We listened to it and went, “Well, this is good. This is really hot.” It gave us renewed enthusiasm since we had new material right near the end of our work that elevated our feelings and beliefs about where we were going. This was cited as the first single. It was immediately obvious that it was a decent song and had a good attitude about it. I tracked up all these guitars through different amps while I was doing it, so there’s masses of guitars overlaid on the power chord stuff. That was a Gibson Les Paul, but in the choruses I’m playing a Telecaster.
Basically, I got a nice chance to do some things there that I hadn’t really done before. This was a power rock song. Everything I did that wasn’t like Yes, I was more sure it was the right thing to do. I had 10 years of doing Yes. I didn’t want Asia to be too much like Yes, and this was obviously not Yes. [Laughs] But I was happy with that.
But oddly enough, it became like Yes. [Laughs] It was part of the style that Yes took when they made “Owner of a Lonely Heart,” which was quite different than what Yes is known for.
Frankie Goes to Hollywood, “Welcome to the Pleasuredome” (1984) It’s always nice when you have a relationship with people. Even if it doesn’t go on and on and on, you find other ways of working together. That happened with Trevor Horn [who briefly fronted Yes in 1980 for the Drama album and tour]. I became one of his “call to get a guitar” guys. He’d call me up and be like, “Steve, would you fancy playing on this?” Basically, doing that track on the Frankie album was just an afternoon. I brought the dobro and it kind of worked. I was really just a bit of color, some extra texture that wasn’t expected on a Frankie record.
What a great album. Trevor put so much into those recordings. I did go on later to play on their second record, Liverpool, as well. So I was the go-to guitarist at times for Trevor and I was delighted to do that. There was such a nice vibe around doing things with Trevor and his team. It was all very high-tech.
I was making the GTR record at the time and I took a lot of reference from where Trevor was going. It wasn’t anywhere Geoff [Downes] was going [when he produced the GTR record]. They were two different places. GTR was going very stadium rock, but Trevor was picking up on the new Eighties sound, which he helped develop and I was hot to trot on. For me, it was a piece of frivolous fun.
GTR, “When the Heart Rules the Mind” (1986) I don’t like exaggeration, but I think [former Genesis guitarist] Steve [Hackett] and I spent six months writing the GTR record together. At the least, it was many, many months. We wrote the album and also formed the band towards the end of that period. We got all the material. It was rehearsed. People knew what they were doing. We had a pretty good band. There was a lot of fun going on. There were some riotous moments of good-spirited humor in the studio. Obviously, [singer] Max [Bacon] and [bassist] Phil [Spalding] were a rambunctious couple of guys who were always good for a laugh.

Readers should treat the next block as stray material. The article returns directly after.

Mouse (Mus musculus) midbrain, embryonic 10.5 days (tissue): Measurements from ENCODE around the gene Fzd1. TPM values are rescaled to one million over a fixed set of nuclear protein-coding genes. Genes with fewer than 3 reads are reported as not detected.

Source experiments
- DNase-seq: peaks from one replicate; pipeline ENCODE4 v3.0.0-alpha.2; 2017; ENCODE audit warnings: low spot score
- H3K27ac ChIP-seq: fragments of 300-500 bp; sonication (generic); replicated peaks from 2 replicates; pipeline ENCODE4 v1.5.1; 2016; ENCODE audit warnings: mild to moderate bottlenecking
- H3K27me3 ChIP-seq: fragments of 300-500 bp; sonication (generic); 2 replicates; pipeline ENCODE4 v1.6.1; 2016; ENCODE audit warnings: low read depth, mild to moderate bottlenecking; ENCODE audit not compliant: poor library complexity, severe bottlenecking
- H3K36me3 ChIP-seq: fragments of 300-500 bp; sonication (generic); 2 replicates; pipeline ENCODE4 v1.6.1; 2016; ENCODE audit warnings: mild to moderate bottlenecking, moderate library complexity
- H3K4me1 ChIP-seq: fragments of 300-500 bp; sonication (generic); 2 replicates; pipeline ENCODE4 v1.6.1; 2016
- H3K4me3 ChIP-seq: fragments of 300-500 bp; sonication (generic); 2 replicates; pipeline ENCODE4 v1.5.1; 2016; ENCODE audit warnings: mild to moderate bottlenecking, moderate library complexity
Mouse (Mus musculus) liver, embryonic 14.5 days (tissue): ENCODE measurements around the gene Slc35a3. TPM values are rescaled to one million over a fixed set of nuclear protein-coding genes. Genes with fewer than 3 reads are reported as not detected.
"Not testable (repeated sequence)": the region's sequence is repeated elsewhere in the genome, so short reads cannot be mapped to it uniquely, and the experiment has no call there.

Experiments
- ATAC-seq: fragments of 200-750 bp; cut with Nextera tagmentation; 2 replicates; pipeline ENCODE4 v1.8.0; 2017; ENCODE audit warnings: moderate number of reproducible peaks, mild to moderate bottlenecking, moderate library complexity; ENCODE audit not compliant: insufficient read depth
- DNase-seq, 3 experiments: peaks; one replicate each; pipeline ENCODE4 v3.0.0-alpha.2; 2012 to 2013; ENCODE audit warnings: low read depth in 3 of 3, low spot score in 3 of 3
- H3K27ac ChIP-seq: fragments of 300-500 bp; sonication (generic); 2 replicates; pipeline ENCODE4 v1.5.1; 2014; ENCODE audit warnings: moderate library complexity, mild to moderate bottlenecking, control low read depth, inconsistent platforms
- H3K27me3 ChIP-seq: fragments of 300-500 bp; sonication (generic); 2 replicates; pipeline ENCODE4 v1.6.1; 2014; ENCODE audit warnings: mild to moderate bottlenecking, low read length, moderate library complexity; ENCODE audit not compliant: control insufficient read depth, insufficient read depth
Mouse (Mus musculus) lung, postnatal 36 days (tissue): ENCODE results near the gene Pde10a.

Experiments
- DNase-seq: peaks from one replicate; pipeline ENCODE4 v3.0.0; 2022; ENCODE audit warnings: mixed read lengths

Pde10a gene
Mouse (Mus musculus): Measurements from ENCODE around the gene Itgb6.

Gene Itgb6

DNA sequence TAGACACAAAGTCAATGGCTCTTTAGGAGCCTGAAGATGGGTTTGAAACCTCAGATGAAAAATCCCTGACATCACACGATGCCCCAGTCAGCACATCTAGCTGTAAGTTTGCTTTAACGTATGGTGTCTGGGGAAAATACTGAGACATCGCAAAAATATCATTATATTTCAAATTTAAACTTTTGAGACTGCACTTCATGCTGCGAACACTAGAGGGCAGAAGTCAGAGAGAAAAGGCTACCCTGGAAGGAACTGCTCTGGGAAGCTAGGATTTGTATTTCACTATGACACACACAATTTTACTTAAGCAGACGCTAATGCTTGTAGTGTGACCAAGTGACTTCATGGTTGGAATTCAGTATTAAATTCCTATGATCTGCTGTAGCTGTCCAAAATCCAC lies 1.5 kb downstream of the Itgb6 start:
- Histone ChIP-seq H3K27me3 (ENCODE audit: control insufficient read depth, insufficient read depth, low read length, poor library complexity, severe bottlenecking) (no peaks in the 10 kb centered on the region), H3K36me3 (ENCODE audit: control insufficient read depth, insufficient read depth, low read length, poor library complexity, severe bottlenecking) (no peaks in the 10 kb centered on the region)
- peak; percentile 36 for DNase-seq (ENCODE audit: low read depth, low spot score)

Steve was a little more serious. He had been used to running his own band with a bit more of a tight fist. I’d been used to being in a band where everyone was kind of on the same level. That may have caused later problems, but at that point we were flying with it.
When we recorded “When the Heart Rules the Mind,” we thought it was going to be the main song. We could sense it with the structures and choruses. The production got quite elaborate. There’s backwards guitars and different moods in the song. There’s an awful lot of the Roland synth guitar and a lot of color on the track and singing and choruses. It’s like we were building a track that had everything.
We had a lot on offer though. In my ears, though, it was over-produced. It had way too much. Strangely enough, when we presented it to Arista … [uncontrollable, wheezing laughter] they actually wanted more reverb. I’m getting slightly hysterical here because it was so funny. When I heard that on this track and that track they want more reverb, I don’t think I was happy. It was ridiculous. There were about 10 reverb units on every song. [Laughs] Every instrument was assigned to different reverb. It had tons of reverb.
But that was a joyous time. At that point, GTR were feeling a bit Asia-esque. We were confident and it seemed to be a match made in … at least somewhere near heaven. It was a very powerful time.
Queen, “Innuendo” (1991) I was moving around Switzerland at the time, doing some recording. I had some days off and I went to Montreux because of the memories of [the Yes album] Going for the One being made there. I was in a restaurant that was slightly below the ground. A guy walks by that goes, “Steve!” And I look up and it was a Queen crew member that used to be a Yes crew member. I think his name was Martin. He said, “Do the guys know you’re here? Can you come down to say hello?”